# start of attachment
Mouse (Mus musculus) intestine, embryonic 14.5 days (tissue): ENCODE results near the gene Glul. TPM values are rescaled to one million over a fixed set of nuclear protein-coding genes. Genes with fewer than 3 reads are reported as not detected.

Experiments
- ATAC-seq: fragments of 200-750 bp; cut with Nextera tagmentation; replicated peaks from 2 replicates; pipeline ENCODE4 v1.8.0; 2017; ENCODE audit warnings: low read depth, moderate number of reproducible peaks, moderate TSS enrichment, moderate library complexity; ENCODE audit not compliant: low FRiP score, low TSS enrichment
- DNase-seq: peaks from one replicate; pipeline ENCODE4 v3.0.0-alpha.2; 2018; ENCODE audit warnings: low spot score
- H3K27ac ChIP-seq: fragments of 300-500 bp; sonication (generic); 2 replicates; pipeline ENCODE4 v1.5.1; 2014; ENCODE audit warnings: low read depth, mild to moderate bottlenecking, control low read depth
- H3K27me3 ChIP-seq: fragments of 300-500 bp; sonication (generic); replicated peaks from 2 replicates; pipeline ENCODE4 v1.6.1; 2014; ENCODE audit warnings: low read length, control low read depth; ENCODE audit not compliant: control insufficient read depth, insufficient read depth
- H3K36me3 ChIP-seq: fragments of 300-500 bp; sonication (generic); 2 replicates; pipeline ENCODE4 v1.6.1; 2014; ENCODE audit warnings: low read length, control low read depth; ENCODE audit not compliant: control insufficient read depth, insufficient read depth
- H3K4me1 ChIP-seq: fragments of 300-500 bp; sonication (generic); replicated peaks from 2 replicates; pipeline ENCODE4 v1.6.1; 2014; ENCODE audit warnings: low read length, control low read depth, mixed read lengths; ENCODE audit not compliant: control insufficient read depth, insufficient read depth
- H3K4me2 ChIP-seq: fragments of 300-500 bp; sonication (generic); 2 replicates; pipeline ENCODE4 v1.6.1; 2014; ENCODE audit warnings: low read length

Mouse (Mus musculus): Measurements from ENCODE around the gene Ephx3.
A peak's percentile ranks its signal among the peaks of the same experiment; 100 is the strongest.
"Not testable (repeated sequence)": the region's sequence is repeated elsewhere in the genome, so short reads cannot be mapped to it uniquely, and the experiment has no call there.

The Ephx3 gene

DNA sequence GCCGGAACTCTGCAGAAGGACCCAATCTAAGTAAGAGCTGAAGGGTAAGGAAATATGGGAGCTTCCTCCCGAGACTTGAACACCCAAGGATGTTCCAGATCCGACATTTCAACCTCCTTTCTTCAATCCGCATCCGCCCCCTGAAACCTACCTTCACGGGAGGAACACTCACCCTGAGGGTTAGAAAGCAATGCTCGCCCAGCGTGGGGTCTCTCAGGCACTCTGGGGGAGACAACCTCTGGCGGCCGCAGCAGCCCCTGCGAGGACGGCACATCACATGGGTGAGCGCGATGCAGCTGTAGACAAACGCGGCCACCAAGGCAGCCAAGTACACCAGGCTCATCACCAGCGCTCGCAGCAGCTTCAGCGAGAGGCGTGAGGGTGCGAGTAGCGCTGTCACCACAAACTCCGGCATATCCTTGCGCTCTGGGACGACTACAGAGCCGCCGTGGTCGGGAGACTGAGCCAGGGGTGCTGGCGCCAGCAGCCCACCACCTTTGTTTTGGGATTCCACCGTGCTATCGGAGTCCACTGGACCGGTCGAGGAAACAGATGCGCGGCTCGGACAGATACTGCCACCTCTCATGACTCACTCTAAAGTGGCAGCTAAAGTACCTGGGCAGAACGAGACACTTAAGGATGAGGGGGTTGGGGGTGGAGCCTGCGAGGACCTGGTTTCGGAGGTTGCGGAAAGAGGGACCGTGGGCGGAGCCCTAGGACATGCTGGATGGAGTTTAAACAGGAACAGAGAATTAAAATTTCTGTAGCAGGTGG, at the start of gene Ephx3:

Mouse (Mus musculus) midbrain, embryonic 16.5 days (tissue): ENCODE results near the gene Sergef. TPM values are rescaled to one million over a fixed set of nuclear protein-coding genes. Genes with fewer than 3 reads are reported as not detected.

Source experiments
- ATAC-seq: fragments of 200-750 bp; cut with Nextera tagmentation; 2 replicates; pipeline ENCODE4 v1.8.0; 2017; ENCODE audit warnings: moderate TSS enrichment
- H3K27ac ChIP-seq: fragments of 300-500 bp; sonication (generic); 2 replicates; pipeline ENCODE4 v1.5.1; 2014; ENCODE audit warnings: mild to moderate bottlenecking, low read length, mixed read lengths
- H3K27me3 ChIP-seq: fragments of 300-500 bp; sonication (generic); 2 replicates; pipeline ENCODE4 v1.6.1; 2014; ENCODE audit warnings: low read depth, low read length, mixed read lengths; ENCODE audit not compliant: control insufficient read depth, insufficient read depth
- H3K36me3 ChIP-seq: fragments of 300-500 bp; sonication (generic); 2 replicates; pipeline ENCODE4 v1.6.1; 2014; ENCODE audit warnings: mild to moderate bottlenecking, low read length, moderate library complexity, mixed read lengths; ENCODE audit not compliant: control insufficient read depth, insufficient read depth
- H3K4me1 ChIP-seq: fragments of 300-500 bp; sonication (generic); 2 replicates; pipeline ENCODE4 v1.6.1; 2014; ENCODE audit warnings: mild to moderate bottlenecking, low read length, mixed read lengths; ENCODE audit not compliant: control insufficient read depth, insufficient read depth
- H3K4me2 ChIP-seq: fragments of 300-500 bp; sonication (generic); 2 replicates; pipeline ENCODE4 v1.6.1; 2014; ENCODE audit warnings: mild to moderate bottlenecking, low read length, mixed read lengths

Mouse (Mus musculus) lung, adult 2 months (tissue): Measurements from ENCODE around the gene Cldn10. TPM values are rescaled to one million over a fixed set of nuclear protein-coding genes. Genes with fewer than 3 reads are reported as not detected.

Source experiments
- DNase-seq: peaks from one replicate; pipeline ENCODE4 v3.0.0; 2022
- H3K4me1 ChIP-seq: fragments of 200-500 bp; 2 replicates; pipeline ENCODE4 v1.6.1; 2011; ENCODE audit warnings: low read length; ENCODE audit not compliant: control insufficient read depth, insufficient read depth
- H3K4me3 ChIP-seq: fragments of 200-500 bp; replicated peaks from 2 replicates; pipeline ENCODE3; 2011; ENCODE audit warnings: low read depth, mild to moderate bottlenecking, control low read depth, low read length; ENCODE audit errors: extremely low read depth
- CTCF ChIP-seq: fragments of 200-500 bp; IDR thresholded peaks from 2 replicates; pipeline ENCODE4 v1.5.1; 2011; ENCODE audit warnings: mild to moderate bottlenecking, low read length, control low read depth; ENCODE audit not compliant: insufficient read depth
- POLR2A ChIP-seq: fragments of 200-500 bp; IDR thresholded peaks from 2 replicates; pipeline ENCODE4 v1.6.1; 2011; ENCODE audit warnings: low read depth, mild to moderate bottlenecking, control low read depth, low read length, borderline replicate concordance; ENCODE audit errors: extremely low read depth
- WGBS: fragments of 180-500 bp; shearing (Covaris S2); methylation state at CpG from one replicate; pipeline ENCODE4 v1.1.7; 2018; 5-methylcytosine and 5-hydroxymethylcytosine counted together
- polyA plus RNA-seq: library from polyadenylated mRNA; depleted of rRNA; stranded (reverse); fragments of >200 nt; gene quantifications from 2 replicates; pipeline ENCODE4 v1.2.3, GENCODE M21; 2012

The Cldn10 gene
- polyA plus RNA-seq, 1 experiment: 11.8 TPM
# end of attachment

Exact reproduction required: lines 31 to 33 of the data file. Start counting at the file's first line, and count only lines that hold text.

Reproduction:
- polyA plus RNA-seq: library from polyadenylated mRNA; depleted of rRNA; stranded (reverse); fragments of >200 nt; gene quantifications from 2 replicates; pipeline ENCODE4 v1.2.3, GENCODE M21; 2012

The Cldn10 gene
- polyA plus RNA-seq, 1 experiment: 11.8 TPM